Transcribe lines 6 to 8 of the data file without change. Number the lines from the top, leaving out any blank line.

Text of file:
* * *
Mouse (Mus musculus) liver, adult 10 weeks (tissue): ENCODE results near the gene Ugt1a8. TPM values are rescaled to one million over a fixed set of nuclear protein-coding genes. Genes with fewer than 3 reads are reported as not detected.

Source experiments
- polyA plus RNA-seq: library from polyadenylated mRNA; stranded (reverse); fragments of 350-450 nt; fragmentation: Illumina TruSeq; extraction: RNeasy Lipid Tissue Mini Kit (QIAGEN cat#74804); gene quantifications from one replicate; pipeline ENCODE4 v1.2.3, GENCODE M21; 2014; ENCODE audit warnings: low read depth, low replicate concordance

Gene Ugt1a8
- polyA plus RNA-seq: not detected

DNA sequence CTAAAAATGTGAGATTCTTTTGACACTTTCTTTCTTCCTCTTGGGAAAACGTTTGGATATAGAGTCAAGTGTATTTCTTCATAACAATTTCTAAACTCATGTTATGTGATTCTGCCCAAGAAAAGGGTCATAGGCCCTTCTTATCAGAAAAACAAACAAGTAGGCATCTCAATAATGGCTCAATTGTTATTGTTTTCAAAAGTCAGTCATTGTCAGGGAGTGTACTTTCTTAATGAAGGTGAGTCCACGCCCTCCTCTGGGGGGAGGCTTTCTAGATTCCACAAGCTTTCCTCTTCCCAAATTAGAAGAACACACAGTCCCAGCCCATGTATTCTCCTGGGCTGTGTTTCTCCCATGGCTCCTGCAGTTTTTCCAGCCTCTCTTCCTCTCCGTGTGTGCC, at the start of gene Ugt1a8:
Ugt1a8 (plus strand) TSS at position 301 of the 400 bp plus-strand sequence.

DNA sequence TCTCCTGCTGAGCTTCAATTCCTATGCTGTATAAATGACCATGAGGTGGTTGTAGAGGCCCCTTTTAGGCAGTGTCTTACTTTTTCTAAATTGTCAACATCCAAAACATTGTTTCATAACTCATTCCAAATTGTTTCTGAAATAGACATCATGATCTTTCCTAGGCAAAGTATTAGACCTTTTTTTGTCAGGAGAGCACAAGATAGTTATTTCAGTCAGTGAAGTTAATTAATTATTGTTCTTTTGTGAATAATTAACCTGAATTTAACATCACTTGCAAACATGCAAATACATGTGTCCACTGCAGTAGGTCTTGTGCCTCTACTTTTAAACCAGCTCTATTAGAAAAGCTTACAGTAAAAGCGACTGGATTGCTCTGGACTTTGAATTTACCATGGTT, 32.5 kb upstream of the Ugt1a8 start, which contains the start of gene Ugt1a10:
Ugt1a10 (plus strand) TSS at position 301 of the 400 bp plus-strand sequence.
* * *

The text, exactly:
DNA sequence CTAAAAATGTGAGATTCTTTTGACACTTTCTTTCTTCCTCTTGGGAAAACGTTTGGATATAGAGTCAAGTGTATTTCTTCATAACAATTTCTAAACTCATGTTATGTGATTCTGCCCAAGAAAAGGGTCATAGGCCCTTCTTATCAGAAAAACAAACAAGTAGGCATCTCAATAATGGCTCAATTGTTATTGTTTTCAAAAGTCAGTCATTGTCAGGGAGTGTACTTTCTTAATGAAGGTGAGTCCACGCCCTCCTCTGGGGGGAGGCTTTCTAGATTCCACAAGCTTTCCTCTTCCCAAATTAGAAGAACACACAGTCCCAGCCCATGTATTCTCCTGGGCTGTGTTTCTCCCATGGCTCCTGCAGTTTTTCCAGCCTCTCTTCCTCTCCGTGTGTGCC, at the start of gene Ugt1a8:
Ugt1a8 (plus strand) TSS at position 301 of the 400 bp plus-strand sequence.

DNA sequence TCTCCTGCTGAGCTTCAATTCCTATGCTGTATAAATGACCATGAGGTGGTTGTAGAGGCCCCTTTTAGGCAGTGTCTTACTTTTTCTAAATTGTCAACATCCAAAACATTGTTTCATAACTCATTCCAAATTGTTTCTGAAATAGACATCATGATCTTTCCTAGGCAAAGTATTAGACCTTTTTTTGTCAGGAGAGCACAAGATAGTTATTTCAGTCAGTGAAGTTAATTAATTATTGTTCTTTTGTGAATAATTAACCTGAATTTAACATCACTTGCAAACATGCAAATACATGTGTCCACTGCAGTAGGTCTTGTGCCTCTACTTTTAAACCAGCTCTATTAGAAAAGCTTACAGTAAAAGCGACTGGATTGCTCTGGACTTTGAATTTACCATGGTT, 32.5 kb upstream of the Ugt1a8 start, which contains the start of gene Ugt1a10: